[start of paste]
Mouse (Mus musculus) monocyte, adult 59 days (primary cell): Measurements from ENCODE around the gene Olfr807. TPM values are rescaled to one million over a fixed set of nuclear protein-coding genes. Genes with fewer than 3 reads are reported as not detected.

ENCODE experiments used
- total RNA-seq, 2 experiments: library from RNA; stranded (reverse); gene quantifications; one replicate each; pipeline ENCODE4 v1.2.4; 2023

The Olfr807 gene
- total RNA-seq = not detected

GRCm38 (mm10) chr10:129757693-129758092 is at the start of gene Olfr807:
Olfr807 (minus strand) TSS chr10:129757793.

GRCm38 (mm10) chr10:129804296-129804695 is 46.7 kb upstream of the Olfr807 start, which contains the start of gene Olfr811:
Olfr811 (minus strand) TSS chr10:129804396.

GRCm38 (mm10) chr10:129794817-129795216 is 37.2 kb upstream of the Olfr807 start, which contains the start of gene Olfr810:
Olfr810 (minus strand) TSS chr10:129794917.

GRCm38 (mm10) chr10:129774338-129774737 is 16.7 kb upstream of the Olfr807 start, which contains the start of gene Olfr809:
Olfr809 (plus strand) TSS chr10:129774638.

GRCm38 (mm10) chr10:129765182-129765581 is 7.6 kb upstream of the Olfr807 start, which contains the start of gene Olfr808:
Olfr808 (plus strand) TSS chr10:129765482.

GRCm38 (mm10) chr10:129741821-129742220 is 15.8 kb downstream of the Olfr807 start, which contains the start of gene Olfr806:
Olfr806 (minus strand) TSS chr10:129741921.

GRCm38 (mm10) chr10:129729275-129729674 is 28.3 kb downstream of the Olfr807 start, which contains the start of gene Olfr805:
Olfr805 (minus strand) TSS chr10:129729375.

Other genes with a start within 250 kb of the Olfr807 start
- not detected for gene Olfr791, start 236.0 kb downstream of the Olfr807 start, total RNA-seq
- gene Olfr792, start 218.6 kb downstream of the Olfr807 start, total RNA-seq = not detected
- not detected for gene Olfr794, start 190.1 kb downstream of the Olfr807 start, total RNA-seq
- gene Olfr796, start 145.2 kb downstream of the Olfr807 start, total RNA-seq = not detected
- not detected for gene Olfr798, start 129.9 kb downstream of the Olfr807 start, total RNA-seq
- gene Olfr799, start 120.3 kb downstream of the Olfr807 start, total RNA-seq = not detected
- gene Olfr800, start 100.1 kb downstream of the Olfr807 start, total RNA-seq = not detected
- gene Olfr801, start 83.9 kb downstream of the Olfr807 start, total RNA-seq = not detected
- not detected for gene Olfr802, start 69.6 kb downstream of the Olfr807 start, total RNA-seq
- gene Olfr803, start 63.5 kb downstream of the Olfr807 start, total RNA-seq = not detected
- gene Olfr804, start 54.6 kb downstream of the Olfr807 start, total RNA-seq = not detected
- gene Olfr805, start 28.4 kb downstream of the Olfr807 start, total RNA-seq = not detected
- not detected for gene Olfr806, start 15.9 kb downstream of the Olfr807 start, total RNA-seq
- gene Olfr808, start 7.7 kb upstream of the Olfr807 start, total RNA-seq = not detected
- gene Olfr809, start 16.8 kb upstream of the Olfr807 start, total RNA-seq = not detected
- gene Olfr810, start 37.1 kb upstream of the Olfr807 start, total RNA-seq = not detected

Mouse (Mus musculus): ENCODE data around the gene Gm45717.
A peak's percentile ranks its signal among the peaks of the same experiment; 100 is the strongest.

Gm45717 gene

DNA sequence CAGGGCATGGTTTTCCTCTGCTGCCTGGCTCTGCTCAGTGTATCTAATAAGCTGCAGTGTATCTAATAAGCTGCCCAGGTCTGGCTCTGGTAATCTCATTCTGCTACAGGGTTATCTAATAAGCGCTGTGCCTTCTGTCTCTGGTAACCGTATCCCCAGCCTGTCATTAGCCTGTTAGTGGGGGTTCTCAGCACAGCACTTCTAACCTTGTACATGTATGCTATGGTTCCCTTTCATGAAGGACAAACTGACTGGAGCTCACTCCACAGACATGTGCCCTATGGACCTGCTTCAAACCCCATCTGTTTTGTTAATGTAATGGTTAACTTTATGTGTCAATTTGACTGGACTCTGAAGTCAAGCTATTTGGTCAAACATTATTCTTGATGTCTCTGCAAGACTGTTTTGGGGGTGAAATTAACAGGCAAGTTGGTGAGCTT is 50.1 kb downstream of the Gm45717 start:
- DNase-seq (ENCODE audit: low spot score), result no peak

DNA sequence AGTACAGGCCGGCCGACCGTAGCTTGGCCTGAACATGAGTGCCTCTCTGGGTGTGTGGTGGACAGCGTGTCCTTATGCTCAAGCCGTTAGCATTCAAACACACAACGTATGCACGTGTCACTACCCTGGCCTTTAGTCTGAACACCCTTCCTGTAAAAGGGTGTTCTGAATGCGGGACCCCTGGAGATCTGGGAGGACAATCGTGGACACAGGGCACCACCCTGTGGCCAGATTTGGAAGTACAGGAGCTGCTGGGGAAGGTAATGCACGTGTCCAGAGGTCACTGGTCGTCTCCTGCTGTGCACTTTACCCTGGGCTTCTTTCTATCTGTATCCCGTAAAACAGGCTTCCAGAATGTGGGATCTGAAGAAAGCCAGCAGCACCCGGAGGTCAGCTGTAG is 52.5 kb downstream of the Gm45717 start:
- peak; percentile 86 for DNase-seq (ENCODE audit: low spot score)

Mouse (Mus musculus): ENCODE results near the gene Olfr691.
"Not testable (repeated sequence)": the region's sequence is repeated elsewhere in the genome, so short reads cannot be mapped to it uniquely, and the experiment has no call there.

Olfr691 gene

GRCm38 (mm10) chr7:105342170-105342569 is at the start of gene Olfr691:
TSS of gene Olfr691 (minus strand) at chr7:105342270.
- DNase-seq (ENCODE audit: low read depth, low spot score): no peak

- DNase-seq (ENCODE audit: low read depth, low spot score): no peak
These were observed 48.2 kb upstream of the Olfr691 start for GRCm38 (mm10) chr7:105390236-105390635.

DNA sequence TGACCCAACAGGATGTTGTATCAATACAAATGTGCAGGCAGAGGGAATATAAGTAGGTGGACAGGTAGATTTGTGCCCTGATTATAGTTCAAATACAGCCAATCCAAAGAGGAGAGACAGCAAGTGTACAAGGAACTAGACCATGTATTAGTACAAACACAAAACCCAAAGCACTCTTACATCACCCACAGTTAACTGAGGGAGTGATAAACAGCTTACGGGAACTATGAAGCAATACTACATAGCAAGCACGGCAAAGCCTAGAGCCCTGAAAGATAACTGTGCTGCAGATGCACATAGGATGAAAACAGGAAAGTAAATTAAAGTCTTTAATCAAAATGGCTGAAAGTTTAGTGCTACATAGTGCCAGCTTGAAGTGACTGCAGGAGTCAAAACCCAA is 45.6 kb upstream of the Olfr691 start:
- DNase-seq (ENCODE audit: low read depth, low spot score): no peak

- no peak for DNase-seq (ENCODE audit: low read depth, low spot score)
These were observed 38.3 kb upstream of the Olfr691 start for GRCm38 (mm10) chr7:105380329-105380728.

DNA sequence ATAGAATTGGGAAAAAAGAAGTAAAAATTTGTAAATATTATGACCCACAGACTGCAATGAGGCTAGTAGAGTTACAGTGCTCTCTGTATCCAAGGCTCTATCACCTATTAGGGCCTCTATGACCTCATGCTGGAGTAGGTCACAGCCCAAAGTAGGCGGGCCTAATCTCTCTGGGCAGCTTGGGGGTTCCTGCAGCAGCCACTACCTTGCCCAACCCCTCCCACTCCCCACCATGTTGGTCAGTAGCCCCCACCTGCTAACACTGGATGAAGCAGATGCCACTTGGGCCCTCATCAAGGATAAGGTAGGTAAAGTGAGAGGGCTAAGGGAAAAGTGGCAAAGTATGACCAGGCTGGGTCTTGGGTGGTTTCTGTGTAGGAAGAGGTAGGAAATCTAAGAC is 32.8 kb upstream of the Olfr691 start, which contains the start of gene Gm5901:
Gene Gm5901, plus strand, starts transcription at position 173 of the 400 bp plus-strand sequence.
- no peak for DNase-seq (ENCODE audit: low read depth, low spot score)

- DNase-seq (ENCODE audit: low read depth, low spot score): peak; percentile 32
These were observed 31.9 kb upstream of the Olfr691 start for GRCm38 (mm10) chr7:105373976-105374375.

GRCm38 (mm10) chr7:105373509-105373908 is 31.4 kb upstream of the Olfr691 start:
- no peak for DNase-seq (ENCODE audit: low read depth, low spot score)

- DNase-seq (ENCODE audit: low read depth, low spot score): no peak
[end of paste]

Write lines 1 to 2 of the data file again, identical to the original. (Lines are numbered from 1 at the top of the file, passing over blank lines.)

Mouse (Mus musculus) monocyte, adult 59 days (primary cell): Measurements from ENCODE around the gene Olfr807. TPM values are rescaled to one million over a fixed set of nuclear protein-coding genes. Genes with fewer than 3 reads are reported as not detected.

ENCODE experiments used